This machine learning algorithm employs self-learning and automated recalibration in response to pattern changes in the training data, making machine learning more reliable for real-time predictions than other AI concepts. Repeatedly increasing or updating the bulk of training data guarantees better predictions.

Machine learning can also be implemented in image classification and facial recognition with deep learning and neural network techniques.

Predictive analytics

Predictive analytics can be defined as the procedure of condensing huge volumes of data into information that humans can understand and use. Basic descriptive analytic techniques include averages and counts. Descriptive analytics based on obtaining information from past events has evolved into predictive analytics, which attempts to predict the future based on historical data.

This concept applies complex techniques of classical statistics, like regression and decision trees, to provide credible answers to queries such as: ‘’How exactly will my sales be influenced by a 10% increase in advertising expenditure?’’ This leads to simulations and “what-if” analyses for users to learn more.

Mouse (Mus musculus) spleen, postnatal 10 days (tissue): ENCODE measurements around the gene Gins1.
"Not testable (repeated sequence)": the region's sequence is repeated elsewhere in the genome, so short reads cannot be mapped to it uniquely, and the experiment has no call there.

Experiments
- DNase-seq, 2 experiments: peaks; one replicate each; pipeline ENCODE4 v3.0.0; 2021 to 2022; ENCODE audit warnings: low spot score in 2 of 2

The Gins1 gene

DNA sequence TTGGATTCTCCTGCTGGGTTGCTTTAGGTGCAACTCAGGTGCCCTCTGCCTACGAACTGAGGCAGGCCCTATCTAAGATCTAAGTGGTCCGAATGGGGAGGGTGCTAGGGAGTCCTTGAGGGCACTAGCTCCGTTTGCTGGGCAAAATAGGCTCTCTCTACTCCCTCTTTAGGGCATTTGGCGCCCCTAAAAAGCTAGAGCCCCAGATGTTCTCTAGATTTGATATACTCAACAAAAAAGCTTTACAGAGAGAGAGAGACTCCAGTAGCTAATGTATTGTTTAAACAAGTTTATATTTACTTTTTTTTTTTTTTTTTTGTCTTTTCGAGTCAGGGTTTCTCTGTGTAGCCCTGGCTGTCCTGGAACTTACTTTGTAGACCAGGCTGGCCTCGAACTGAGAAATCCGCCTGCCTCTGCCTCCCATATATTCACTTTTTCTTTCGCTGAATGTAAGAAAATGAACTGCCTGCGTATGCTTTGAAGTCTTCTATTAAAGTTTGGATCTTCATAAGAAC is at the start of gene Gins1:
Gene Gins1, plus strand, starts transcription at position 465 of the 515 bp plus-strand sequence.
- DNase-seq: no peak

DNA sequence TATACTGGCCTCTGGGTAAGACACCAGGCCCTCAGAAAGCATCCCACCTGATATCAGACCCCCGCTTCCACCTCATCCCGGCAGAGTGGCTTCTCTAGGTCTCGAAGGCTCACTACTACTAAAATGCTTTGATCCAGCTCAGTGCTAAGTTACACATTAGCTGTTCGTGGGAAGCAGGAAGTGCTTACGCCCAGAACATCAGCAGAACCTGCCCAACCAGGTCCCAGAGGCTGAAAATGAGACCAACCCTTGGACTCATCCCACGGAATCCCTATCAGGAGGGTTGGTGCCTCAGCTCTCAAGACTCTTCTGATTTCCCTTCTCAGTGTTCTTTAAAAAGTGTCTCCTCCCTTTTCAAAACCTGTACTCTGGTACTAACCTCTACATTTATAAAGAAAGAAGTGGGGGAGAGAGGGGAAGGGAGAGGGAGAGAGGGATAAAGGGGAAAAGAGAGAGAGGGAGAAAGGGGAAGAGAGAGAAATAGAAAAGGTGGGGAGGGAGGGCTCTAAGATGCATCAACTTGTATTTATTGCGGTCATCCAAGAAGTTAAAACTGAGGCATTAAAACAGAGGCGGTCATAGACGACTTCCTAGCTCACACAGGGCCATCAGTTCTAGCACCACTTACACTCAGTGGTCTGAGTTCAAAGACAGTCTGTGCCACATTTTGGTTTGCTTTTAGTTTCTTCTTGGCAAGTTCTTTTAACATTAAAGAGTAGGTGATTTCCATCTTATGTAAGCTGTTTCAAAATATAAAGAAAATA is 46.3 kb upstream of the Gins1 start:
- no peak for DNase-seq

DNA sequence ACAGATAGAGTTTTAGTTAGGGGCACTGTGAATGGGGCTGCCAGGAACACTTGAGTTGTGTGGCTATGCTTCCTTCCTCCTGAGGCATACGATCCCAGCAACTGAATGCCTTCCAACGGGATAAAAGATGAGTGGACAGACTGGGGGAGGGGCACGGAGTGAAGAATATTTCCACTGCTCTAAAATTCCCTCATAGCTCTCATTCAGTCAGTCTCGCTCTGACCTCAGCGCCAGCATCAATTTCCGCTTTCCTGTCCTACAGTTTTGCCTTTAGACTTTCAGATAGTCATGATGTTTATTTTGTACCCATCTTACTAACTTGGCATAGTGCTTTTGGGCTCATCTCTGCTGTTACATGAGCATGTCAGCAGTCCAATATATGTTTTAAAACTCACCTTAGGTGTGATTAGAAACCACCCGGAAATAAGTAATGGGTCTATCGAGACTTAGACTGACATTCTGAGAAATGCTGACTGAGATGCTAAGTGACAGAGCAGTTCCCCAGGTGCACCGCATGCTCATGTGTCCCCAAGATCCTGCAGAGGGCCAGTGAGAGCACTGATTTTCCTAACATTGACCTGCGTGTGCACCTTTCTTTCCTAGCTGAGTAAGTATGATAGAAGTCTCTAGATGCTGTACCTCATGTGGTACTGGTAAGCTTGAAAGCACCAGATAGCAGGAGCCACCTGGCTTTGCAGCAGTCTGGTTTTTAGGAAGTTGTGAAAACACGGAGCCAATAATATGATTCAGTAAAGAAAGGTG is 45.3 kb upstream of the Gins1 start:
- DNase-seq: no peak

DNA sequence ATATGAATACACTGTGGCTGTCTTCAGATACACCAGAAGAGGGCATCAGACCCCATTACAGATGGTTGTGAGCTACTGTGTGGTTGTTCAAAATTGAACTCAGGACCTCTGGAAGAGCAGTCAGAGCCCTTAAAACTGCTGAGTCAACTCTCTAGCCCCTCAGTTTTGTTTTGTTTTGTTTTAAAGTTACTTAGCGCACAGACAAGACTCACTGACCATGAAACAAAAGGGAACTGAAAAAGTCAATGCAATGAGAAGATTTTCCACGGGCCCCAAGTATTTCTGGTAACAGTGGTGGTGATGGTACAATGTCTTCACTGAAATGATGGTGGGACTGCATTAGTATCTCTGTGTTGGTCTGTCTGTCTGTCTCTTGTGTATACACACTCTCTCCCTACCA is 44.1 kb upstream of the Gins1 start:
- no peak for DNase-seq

All predictive analytics applications involve three fundamental components:

  • Data: The effectiveness of every predictive model strongly depends on the quality of the historical data it processes.
  • Statistical modeling: Includes the various statistical techniques ranging from basic to complex functions used for the derivation of meaning, insight, and inference. Regression is the most commonly used statistical technique.
  • Assumptions: The conclusions drawn from collected and analyzed data usually assume the future will follow a pattern related to the past.

Data analysis is crucial for any business en route to success, and predictive analytics can be applied in numerous ways to enhance business productivity. These include things like marketing campaign optimization, risk assessment, market analysis, and fraud detection.

Business application of predictive analytics: marketing campaign optimization

In the past, valuable marketing campaign resources were wasted by businesses using instincts alone to try to capture market niches. Today, many predictive analytic strategies help businesses identify, engage, and secure suitable markets for their services and products, driving greater efficiency into marketing campaigns.